From transformational life coaching, mentoring and on to more concentrated therapeutic settings, there’s one thing that unites them: change.
Clients approach those services from a want to change something(s) in their life to make it better. Which is an outstanding move, because as a percentage of the human population they are the outliers, the anomalies who have chosen to seek an improved way to be.
People by definition are very habitual creatures and frequently slaves to comfort.
Even when someone identifies one or multiple things they want to transform, that’s often where it begins and ends.
Diets, exercise, new habits, new routines, addictions, compulsions, and changes in mindset are just some of the things that many people find difficult to change by themselves.
And some never even identify things they should change. That’s where the power of a different perspective can be tremendously valuable.
Even when people do act and adjust their life, seldom are the effects long term.
A common outcome is that a change is made for a few weeks and then abandoned as in the self-delusion of a New Year’s resolution, defined by an arbitrary date on the calendar.
Remember, every day is a good day for a resolution.
To improve the odds of success in implementing alterations there also has to be a long term vision for lasting beneficial changes.
From organisations on down to our individual self, change can not only be very difficult to implement it is one of the most resisted aspects of daily living.
There is a clear picture regarding people and change: without a desire to change, no change will happen.
Also say goodbye to the saviour complex. Nobody is here to make some one make their life better.
If people don’t want to put the effort in, I’d honestly advise they save themselves the time and money and avoid life coaching or similar services until they are ready.
It would be easy to label resistance to change as laziness.
I’ve experienced being called lazy and it was not productive. Nor was it accurate. But at some stage I had to motivate myself and find my own way beyond traumatic events and a far from ideal start to life, to take ownership of my own destiny. Forward progress was a route to take or not take and it took maturity, learning to be disciplined and accrued confidence to do so.
In transformative endeavours it helps that some people are more open to change which increases the chances of long lasting change occurring. And as mentioned the initial want for change has to be there.
Much also depends on where we’re at in our life journey, and what demons we have had to battle and may still be battling. Never underestimate them.
Generally, people like some form of routine, regardless of whether that is a productive one or not. That’s an element of human nature to battle, in the same arena as comfort.
We also require – require – stimulation and novelty which is why routines need an injection of ‘newness’ even if just tweaks.
Lazy is too often used to describe people and is in itself lazy. There is a reason why action is not happening, from psychological factors to physiological which must be investigated truthfully to establish ways to overcome them.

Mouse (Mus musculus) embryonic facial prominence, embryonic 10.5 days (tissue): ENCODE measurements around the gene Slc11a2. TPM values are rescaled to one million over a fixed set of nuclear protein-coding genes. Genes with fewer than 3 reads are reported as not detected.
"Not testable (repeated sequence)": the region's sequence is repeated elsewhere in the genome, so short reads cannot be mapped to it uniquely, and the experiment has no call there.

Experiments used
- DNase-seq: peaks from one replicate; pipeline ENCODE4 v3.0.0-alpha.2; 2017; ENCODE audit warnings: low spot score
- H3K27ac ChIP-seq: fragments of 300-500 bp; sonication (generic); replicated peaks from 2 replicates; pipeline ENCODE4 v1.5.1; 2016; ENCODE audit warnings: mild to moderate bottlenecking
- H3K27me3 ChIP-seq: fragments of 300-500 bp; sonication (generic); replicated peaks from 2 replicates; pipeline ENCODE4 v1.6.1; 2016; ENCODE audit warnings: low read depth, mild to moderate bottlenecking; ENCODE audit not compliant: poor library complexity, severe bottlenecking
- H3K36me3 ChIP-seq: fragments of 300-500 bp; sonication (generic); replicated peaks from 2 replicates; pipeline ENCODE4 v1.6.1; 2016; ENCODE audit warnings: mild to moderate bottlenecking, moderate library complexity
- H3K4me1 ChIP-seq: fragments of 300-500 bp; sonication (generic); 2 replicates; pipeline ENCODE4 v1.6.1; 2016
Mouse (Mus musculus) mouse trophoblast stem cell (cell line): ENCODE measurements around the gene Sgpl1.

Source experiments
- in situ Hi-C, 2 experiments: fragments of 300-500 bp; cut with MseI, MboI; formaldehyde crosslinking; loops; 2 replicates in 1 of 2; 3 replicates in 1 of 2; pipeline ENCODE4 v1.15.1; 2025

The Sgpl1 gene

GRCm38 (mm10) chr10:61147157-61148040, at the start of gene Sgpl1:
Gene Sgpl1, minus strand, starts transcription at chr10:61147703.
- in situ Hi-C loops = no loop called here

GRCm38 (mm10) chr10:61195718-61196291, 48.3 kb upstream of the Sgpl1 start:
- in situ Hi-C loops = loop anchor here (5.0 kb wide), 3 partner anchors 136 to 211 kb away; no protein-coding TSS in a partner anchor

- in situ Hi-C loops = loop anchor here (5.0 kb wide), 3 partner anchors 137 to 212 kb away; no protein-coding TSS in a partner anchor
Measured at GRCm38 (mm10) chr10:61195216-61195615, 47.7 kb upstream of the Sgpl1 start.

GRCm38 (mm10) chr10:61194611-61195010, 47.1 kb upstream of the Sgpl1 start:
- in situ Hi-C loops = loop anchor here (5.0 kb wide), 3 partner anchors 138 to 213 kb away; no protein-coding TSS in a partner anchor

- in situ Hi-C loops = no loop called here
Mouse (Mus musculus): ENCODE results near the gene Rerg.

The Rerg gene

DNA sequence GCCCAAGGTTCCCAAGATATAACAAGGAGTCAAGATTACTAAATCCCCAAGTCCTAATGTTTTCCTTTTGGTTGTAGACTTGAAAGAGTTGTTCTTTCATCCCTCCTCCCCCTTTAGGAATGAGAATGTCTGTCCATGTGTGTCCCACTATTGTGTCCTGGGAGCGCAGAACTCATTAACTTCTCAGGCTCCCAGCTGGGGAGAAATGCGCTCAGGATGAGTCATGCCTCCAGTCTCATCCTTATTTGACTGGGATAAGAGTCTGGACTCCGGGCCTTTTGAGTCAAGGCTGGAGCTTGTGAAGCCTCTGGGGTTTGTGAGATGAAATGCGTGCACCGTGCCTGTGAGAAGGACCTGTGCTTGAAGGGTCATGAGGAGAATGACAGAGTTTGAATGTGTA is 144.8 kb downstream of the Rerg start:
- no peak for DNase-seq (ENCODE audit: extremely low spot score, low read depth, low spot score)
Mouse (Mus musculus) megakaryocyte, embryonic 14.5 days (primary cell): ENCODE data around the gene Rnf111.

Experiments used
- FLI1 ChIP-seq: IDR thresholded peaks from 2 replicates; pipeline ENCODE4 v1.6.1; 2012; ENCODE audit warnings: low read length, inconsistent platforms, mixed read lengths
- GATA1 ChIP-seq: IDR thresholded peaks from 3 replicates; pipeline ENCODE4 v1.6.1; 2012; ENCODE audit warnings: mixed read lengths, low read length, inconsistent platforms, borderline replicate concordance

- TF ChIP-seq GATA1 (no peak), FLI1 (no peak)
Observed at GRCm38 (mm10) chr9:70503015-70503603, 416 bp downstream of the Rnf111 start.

It is frequently said that it takes three weeks to break a habit. I think that’s very generous. Two weeks is plenty of time to see and feel a significant shift to new habits.
The three week rule also applies more to external events such as getting up at an earlier time, or deciding to go for a run four times a week.
Changes to our mindset, our thoughts and beliefs can take much longer, in correlation with the length of time they’ve been a part of our thought processes. But the result is always worth it!
A life coach’s role is to aid the process of positive change(s).
A good illustration is from sports. Athlete’s have coaches for a set of very specific reasons. Apart from knowledge and expertise, coaches are there to help athletes be accountable and push them to perform, for motivation.
But as in any part of life, it is down to individual desire to become better that counts over time. Exceptional performers hold themselves highly accountable for their performance – even without a coach.
The coach then serves to extract the thin margins, the extra percentage points.
Functioning as a duo, coach and athlete maximise the performance outcomes, the same as in life coaching.
Levers of Change
Change is healthy and necessary to push forwards in life, to avoid under stimulation and the demotivational effects of that.
Comfort is often demonised but is an essential component of happy living. But at some point we tend to desire a break from that too depending on mentality.
Personal evolution stagnates when comfort outweighs challenge.
If you want transformation to occur consider the points below:
- To provide optimal conditions for change you have to want it to happen.
- Keep expectations reasonable. Few things kill change faster than unrealistic expectations.
- Be accountable to your self.
- Discover and experiment with your motivational levers. What works and what doesn’t?
- Plan and write out the change(s) desired.
- Incorporate a long term view of the change.
Knock over the first domino, and there will be an effect